How to calculate confidence interval for predicted failure rate
Jun 9, 2020 9:33 AM(389 views)
This is a very basic statistics question, which also leads in to a "how do I do it in JMP" question.
Imagine I have a component with a predicted defect rate of 0.5%. I build 500 systems which each use N of these components. The components are chosen at random and independently of each other. I can test for the defect at system level.
To my simple mind, if N=2 the probability of a system being good is 0.995^2 = 99.0025%, which means I should expect five systems out of 500 to fail test. If N=3, then this would change to 0.995^3*500 = 8 systems out of 500. This is just the binomial distribution.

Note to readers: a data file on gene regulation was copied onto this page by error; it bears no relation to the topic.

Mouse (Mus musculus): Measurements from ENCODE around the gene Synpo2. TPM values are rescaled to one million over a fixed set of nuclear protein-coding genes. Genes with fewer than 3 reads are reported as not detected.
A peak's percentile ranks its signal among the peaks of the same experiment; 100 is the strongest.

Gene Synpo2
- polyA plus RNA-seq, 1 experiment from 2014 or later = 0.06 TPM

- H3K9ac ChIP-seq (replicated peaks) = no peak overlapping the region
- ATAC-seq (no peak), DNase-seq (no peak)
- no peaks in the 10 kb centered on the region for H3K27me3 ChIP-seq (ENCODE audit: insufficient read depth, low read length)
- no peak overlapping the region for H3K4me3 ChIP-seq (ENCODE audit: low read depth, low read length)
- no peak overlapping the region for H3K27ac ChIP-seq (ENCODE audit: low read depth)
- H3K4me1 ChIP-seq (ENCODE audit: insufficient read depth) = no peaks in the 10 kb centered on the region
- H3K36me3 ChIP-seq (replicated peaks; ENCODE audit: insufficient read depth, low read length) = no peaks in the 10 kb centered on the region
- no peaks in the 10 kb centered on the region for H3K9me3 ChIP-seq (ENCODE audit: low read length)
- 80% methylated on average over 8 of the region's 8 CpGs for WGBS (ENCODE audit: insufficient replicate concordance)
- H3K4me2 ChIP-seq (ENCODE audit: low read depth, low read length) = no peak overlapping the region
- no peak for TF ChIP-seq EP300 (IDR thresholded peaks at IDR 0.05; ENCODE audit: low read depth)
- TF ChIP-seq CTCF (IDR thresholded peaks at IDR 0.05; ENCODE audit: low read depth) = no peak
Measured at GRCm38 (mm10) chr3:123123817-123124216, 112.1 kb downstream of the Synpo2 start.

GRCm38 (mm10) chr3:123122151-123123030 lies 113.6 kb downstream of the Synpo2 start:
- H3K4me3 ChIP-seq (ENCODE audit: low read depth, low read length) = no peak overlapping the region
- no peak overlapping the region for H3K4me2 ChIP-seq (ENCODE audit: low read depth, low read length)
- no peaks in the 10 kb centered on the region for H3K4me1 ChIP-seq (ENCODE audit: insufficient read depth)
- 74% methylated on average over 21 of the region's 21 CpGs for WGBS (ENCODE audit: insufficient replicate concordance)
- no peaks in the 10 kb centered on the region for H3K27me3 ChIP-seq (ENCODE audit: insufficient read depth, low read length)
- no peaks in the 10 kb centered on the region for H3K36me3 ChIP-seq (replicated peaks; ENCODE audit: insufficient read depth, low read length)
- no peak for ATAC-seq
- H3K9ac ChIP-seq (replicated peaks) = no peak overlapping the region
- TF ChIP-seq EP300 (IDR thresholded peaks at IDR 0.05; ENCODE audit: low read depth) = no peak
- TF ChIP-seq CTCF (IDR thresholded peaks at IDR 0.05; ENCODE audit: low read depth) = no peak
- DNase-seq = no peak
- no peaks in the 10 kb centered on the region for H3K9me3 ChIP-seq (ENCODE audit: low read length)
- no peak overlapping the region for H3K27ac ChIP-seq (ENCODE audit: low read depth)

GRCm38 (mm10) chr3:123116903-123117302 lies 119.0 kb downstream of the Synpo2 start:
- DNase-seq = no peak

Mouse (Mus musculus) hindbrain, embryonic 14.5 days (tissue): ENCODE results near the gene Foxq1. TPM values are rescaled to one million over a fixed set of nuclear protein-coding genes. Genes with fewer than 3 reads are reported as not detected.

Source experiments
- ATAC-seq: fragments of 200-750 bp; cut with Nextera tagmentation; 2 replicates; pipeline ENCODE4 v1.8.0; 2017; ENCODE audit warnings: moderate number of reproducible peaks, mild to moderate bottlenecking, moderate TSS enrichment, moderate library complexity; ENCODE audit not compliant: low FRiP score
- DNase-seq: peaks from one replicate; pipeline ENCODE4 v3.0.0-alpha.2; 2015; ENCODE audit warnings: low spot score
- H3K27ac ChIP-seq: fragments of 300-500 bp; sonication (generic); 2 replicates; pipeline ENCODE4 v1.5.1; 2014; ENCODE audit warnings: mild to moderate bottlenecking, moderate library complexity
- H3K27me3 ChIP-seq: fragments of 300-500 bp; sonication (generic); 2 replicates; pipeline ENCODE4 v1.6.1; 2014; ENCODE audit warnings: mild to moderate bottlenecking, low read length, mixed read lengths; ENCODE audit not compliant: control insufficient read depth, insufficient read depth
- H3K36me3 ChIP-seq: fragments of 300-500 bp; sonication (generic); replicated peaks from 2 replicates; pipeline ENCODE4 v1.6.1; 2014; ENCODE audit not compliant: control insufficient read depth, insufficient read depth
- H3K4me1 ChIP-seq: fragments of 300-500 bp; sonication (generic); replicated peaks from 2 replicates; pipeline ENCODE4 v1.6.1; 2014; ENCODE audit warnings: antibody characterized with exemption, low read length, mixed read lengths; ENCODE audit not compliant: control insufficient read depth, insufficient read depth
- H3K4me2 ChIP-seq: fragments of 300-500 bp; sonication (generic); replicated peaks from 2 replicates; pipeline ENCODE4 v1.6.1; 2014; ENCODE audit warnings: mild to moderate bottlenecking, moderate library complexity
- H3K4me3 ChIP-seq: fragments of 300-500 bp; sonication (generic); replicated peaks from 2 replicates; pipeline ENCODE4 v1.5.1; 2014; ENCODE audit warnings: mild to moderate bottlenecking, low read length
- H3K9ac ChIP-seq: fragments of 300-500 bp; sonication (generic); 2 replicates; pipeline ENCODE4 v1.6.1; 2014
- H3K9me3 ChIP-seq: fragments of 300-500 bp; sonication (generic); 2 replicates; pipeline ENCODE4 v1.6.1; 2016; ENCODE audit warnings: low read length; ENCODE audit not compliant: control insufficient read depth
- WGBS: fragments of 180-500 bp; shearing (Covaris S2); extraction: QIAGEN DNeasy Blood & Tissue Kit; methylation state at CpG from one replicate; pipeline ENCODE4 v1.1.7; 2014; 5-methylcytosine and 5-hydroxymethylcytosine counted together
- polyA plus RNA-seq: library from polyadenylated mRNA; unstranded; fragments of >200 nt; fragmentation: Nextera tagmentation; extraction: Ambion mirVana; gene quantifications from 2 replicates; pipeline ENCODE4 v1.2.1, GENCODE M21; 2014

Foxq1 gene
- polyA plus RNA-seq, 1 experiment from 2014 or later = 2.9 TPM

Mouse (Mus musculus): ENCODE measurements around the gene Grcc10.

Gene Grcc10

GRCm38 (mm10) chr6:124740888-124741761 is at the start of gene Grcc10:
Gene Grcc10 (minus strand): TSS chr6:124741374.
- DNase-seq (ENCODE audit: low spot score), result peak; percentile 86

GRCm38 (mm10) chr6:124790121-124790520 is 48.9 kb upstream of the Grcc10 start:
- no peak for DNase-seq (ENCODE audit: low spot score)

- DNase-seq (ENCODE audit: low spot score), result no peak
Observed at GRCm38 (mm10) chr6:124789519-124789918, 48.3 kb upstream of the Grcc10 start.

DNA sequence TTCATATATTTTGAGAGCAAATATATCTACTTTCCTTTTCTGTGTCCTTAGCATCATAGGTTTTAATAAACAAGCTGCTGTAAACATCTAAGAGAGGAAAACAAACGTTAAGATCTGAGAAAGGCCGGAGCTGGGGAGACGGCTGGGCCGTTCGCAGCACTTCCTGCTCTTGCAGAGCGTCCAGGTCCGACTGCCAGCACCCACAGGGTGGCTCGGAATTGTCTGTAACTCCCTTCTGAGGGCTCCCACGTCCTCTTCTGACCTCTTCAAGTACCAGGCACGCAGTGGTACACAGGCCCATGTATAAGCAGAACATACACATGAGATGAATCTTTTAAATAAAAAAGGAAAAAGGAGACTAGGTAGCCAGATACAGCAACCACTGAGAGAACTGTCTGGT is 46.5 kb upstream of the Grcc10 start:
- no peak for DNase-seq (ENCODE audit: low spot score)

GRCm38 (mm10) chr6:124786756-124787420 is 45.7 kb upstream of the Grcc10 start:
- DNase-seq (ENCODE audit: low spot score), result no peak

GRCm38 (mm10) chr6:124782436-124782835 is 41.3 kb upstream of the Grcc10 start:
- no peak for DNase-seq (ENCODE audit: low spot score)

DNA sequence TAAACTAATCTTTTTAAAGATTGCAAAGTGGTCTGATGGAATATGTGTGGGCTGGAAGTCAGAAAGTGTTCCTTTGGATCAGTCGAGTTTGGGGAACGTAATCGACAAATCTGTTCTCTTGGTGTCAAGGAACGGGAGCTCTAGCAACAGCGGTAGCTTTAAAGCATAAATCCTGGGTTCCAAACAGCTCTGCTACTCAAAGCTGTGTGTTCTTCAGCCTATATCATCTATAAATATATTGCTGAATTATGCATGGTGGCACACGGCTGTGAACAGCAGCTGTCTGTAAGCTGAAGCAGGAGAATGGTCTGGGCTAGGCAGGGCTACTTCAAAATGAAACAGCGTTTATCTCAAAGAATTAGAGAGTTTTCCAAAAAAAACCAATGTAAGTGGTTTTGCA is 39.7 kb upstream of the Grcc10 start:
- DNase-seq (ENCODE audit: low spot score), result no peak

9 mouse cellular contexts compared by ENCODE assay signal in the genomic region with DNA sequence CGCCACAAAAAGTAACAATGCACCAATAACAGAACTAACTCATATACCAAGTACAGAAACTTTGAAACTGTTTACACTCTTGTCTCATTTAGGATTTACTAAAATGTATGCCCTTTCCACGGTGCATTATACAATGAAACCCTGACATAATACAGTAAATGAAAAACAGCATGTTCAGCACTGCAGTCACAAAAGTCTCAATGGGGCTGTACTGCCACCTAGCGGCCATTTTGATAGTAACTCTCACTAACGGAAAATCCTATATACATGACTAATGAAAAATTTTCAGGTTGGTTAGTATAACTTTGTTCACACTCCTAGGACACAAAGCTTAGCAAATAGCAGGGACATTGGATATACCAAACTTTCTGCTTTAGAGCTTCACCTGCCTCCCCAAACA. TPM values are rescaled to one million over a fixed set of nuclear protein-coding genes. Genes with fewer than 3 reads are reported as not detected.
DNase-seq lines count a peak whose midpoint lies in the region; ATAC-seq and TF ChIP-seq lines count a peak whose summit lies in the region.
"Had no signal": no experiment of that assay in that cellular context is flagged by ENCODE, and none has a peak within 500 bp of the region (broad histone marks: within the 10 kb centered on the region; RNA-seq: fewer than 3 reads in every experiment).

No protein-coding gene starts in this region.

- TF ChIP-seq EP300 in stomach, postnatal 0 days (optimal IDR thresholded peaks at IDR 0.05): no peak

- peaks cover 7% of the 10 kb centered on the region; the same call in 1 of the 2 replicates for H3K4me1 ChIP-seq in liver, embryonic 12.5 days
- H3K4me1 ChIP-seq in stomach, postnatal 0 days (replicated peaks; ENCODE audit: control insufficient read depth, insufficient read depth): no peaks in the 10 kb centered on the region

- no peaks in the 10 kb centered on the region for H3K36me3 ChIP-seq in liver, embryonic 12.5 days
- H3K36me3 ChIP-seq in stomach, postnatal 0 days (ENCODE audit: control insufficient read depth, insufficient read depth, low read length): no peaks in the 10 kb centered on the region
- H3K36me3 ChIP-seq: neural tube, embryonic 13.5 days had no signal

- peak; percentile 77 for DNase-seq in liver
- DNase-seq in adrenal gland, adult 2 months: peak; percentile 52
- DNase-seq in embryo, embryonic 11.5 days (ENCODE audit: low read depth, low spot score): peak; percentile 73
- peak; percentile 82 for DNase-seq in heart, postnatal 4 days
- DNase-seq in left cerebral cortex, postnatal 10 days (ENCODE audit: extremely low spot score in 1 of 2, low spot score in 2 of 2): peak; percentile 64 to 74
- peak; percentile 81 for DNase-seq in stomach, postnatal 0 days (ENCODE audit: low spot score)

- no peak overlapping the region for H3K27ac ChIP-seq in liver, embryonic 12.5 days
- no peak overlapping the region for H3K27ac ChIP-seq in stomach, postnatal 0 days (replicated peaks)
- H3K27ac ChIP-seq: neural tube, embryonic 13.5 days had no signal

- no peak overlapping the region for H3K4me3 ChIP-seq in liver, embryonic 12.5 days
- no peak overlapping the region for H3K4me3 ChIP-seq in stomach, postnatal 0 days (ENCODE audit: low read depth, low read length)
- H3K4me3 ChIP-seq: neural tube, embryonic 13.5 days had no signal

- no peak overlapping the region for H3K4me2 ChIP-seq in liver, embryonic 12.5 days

Is this reasoning correct? If so, can I use JMP to calculate a confidence interval around this number, and is this even a meaningful question? What additional information do I need (e.g an estimate of the variation of the defect rate) for this?
Any suggestions or pointers to useful sections of the documentation would be much appreciated!
JMP documentation is primarily about JMP, not statistics. There are many good sources about statistics. Please see this article. Yes, the basis for such a problem with the stated assumptions is the binomial distribution model. The model has two parameters, the probability of success and the number of trials. The confidence interval is the estimate of the probability parameter. If you know the parameter, then there is no interval. If you estimate the parameter, then there is a parameter. You could use the interval instead of the point estimate to calculate the range of the number of successes for a given number of trials.